I tried your piece of code out to rotate a vector using a quaternion in Matlab, from the page:
However, it was not working. I worked out the math and I think that for each of the terms involving 2*w in your code, the sign is the opposite of what it should be. I tried the following version of code out and it seems to function correctly:
p2.x = w*w*p1.x + x*x*p1.x - y*y*p1.x - z*z*p1.x + 2*(w*z*p1.y - w*y*p1.z + x*y*p1.y + x*z*p1.z);
p2.y = w*w*p1.y - x*x*p1.y + y*y*p1.y - z*z*p1.y + 2*(w*x*p1.z - w*z*p1.x + x*y*p1.x + y*z*p1.z);
p2.z = w*w*p1.z - x*x*p1.z - y*y*p1.z + z*z*p1.z + 2*(w*y*p1.x - w*x*p1.y + x*z*p1.x + y*z*p1.y);
Can you see where the derivation has gone wrong, I had a look but I could not find the error.
The problem is that the code cross checks with the quaternion to matrix conversion also example 1. Although its possible that Ive made the same error in the derivation of these, if so Im not detached enough to spot the error?
Upon further inspection, realized I was computing the rotation from q'pq rather than qpq'. I think the ordering just determines whether the rotation is clockwise or counter-clockwise.
I found on the page:
"Quaternions can represent rotations, but unlike matrices, quaternions cannot represent scaling or translation."
In general quaternion can keep scale. If it keep scale, it is not unit.
To get rotation matrix we can use:
Matrix = [ w2 + x2 - y2 - z2 2xy - 2wz 2xz + 2wy
2xy + 2wz w2 - x2 + y2 - z2 2yz - 2wx
2xz - 2wy 2yz + 2wx w2 - x2 - y2 + z2 ]
It give the scaled rotation matrix with a scale that equal norm of quaternion.
Corresponding conversion from matrix to quat , i still didn't found.
Yes, I agree with minor logic. But you see, rotation matrix with a scale that equal norm of quaternions.. If you used the (p-o) equasion efficiently, then you would find a logical lead into pi from the square route of 6.
Ill have to think about this!
When we translate points using a quaternion we use:
PointOut = q * PointIn *q
But I think this assumes that q is normalised? Im not sure about this, can you confirm? This is what I used to derive matrix so the matrix to quaternion conversion assumes a normalised quaternion? I'm not sure what assumptions the gamedev paper makes, but since it gets the same result, it may make the same assumptions?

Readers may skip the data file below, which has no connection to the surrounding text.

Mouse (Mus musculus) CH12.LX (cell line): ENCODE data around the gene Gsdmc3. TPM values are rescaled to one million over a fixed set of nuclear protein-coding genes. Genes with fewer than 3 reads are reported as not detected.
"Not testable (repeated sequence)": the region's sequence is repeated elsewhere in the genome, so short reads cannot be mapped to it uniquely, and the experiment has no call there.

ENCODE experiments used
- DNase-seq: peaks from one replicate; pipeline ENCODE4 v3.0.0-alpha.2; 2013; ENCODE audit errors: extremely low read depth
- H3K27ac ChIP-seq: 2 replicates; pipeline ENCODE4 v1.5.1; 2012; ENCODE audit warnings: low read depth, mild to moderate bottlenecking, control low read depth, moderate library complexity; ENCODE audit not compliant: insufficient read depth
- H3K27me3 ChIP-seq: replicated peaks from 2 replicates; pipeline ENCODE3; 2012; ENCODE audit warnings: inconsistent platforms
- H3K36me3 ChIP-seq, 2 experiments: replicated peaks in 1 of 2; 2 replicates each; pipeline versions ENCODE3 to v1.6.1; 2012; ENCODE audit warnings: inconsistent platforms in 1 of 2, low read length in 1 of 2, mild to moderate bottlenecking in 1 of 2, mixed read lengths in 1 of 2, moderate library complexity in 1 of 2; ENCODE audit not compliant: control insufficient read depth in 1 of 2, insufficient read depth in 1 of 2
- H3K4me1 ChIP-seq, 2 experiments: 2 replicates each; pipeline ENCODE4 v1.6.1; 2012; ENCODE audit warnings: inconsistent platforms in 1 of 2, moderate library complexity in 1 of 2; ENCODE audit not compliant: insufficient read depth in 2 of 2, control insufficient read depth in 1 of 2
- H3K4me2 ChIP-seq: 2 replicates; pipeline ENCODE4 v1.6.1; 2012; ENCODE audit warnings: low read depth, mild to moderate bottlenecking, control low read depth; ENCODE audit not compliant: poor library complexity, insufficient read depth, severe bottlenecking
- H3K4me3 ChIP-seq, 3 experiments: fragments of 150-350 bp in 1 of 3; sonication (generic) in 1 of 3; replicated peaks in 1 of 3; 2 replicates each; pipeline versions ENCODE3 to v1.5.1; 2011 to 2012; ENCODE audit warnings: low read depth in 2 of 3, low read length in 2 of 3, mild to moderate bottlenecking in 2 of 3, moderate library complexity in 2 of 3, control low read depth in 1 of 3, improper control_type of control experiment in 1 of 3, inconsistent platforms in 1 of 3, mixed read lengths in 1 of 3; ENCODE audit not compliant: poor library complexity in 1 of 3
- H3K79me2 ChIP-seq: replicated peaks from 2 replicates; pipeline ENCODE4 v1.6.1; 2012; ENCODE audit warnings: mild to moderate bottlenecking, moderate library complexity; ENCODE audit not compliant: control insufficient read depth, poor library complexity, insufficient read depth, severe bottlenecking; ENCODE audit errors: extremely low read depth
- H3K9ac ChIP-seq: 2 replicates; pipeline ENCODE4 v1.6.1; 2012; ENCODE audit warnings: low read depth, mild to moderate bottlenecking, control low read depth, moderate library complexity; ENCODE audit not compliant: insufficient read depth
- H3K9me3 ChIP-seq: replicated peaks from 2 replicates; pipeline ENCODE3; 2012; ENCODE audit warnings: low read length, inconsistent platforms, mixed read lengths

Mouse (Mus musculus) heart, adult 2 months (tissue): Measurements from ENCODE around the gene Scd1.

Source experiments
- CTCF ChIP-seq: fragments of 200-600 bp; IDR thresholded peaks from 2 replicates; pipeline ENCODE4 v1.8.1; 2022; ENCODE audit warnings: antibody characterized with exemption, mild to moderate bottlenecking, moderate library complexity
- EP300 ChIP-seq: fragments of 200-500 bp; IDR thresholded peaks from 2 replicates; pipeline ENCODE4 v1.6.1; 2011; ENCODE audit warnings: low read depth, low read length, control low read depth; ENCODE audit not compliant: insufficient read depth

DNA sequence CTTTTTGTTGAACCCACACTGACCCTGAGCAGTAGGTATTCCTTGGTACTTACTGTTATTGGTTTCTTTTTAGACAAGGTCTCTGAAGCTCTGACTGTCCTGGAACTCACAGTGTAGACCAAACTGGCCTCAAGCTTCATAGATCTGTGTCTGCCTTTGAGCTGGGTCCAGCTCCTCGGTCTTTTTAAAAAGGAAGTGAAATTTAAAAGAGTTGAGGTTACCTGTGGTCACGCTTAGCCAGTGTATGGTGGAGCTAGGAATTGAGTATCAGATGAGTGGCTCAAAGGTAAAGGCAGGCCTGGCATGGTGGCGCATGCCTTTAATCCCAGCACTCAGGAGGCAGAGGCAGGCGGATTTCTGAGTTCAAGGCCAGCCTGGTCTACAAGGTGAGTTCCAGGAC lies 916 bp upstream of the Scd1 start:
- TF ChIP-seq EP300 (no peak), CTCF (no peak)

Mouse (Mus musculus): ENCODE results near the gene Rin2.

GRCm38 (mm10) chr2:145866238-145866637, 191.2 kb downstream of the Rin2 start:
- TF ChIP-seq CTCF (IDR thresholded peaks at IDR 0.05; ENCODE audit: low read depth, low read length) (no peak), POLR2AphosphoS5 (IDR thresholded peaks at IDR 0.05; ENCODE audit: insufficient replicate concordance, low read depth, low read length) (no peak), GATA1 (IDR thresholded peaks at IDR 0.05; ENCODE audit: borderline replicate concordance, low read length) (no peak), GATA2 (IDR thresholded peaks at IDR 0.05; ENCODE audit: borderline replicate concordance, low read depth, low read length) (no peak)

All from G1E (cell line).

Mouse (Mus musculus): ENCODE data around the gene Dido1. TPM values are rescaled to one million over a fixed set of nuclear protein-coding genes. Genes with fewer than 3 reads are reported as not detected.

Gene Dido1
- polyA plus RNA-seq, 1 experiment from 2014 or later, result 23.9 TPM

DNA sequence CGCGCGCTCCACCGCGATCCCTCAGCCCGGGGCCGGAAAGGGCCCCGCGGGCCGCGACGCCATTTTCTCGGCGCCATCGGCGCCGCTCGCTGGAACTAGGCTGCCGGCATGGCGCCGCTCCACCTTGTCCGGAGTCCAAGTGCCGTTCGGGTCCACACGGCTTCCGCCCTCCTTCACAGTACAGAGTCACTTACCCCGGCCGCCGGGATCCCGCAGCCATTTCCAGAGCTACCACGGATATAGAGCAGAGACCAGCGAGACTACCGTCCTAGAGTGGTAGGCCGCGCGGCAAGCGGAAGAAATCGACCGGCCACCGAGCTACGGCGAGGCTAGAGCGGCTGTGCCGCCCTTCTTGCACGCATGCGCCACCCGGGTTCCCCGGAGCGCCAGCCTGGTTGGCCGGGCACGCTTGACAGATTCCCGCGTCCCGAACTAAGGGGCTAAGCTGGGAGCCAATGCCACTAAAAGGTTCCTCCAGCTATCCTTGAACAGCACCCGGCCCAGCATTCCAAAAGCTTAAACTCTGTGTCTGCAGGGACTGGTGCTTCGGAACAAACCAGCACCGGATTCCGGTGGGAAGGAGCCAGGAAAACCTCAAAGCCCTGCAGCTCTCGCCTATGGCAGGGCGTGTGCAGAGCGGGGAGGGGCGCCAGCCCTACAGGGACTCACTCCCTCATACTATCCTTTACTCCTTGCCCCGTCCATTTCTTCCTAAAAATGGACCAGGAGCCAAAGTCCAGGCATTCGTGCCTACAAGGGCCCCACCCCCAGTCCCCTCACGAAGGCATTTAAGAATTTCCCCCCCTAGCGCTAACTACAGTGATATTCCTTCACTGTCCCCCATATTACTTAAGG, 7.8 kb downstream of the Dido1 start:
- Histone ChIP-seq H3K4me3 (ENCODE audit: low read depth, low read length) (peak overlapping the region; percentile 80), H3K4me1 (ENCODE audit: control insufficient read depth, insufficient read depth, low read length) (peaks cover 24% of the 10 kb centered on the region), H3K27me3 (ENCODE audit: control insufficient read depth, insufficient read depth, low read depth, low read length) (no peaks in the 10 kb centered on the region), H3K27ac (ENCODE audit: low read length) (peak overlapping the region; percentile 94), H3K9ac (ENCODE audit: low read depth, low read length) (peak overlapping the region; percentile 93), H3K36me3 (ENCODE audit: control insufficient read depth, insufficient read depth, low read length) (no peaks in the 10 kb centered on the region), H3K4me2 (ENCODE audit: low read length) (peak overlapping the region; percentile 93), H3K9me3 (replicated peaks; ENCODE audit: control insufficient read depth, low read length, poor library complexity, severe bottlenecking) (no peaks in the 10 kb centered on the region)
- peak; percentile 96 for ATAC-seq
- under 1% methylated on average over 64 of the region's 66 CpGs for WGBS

I think that if we want to translate points using a non normalised quaternion we would have to use:
PointOut = q * PointIn *q^-1
I have not done the algebra but I think this may introduce an extra division by (w*w+x*x+y*y+z*z) term?
I guess the way to find the effect of a scaling factor might be to take both,
q1 = (w,x,y,z)
q2 = (w*c,x*c,y*c,z*c)
and see what this does to pointOut, so if we take:
PointOut1 = q1 * PointIn *q1^-1
PointOut2 = q2 * PointIn *q2^-1
Will PointOut2 = PointOut1 *c ???
In other words does multiplying the elements of the quaternion by a constant multiply the translated points by the same constant?
This issue of mixing rotation and scaling makes me think of Clifford algebra. 3d multivectors seem to be a superset of quaternions, so I am trying to learn more about Clifford algebra, I have put some papers by Alfred Differ on the website and linked to them from:
>Will PointOut2 = PointOut1 *c ???
PointOut2 = PointOut1 *c*c
and i think it can be very usefull .
We can get a very usefull conversion from nonunit quat to matrix.
We need just scale matrix by inverse of quat norm(1/q.norm()).
quaternion_to_matrix_keep_scale(quaternion q )
float n = q.norm();
m00 = n - 2 * ( yy + zz );
m01 = 2 * ( xy - zw );
m02 = 2 * ( xz + yw );
we get a matrix scaled by norm() // xx+yy+zz+ww
quaternion_to_matrix_rotation_nonunit(quaternion q )
float s = 2.0/q.norm();//additional 4 mul 3 add, 1 div
float xs = x*s;
float ys = x*s;
m00 = 1 - y*ys + z*zs;
m01 = x*ys - z*ws;
m02 = x*zs + y*ws;
So to get (as example ) rotation matrix from angle, we can use 1 sqrt, CAUSE WE NEEd no normalize quat
Thanks very much for this, I never realised before that its possible to use a single quaternion to both rotate and to scale equally in all directions.
I will update the web page and have a think about way to make use of this.
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